The European Magazine, and London Review, Volume 16

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Philological Society of London, 1789
 

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Page 13 - Q. Do you believe there is but one that lives in the clear sky ? A. We believe there are two with him, three in all. Q. Do you think he made the sun and the other beloved things ? A. We cannot tell. Who hath seen?
Page 425 - I proposed when I got out of bed, in order to breakfast with a friend, I should, in all probability, have run into the street at the beginning of the shock, as the rest of the people in the house did, and consequently have had my brains dashed out as every one of them had.
Page 7 - He answered in the affirmative, and they carried him instantly to the place where one of the snakes had been seen. He began piping, and, in a short time, the snake came dancing to him : the fellow caught him by the nape of the neck, and brought him to me. As I was incredulous, I did not go to see this...
Page 59 - For the stone shall cry out of the wall, and the beam out of the timber shall answer it.
Page 236 - Time-keeper, has been copied by the ingenious Mr. Kendal ; and that duplicate, during a three years circumnavigation of the globe, in the fouthern hemifphere with Captain Cook, anfwered as well as the original.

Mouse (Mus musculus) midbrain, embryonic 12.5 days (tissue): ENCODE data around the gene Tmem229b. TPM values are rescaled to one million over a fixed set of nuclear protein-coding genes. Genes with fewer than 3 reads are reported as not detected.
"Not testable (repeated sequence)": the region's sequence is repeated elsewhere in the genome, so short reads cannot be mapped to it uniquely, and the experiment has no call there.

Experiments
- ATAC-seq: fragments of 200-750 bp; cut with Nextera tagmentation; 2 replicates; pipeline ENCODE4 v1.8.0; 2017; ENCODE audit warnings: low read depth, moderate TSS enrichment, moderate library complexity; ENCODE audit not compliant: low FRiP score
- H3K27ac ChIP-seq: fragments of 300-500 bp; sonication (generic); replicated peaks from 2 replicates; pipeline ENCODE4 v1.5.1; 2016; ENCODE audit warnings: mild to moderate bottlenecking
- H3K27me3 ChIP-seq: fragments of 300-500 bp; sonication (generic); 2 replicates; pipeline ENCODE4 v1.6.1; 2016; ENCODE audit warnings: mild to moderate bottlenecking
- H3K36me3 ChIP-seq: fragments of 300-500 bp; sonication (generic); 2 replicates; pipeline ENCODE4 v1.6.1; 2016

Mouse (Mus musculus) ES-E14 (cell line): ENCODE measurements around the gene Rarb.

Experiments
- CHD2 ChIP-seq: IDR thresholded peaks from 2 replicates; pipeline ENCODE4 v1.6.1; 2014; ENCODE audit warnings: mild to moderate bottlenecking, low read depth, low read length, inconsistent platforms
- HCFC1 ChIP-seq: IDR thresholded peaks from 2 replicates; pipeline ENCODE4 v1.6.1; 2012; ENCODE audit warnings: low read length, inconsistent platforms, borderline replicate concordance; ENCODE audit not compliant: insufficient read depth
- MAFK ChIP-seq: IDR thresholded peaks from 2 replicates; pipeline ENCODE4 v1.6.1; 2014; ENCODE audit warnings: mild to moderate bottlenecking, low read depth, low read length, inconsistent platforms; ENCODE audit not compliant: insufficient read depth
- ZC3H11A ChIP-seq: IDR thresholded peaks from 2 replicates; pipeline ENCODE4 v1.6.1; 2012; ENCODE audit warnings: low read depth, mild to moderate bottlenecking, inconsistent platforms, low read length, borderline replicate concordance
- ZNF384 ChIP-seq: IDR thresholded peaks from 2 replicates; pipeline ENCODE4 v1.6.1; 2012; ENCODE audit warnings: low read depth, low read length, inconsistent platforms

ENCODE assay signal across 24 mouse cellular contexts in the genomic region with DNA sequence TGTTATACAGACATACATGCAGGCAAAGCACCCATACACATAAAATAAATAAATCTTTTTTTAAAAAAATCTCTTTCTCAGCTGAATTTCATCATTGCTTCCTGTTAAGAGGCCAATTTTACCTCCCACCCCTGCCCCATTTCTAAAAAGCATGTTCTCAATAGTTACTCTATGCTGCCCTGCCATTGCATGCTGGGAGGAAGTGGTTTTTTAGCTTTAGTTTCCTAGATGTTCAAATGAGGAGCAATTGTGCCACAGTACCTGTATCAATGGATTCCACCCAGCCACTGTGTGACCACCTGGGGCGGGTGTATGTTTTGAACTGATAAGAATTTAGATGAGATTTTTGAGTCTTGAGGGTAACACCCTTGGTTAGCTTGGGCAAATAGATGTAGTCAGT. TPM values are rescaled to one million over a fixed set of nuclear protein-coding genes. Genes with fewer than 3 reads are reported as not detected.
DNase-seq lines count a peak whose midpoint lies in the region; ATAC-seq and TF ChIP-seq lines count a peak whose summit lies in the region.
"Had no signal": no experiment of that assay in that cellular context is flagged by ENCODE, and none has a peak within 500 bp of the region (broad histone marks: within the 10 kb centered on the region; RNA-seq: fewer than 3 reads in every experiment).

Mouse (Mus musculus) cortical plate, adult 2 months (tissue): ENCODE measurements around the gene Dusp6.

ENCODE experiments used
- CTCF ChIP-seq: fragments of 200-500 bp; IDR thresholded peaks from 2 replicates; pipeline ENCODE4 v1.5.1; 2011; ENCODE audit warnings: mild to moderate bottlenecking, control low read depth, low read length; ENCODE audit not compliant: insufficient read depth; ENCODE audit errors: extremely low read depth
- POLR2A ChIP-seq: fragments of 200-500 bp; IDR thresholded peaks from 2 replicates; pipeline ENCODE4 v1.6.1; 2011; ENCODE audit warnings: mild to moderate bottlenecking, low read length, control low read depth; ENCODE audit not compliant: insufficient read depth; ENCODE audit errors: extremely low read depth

Page 101 - Sin will and must always remain in the soul. The old man will remain till death. The old nature is like an old tooth. You may break off one bit, and another and another ; but you can never get it all away : the stump of it will stay as long as you live ; and sometimes will ache too.
Page 157 - On his rank name let thine own votes be turn'd, Oh may that man that hath the Muses scorned, Alive, nor dead, be ever of a Muse adorn 'd.
Page 425 - ... the fame fate, yet every thing was thrown out of its place in fuch a manner, that it was with no fmall difficulty I kept my feet, and...
Page 5 - SIR, That which is appointed to all men is now coming upon you. Outward circumstances, the eyes and the thoughts of men, are below the notice of an immortal being about to stand the trial for eternity, before the Supreme Judge of heaven and earth. Be comforted: your crime, morally or religiously considered, has no very deep dye of turpitude. It corrupted no man's principles; it attacked no man's life. It involved only a temporary and reparable injury. Of this, and of...

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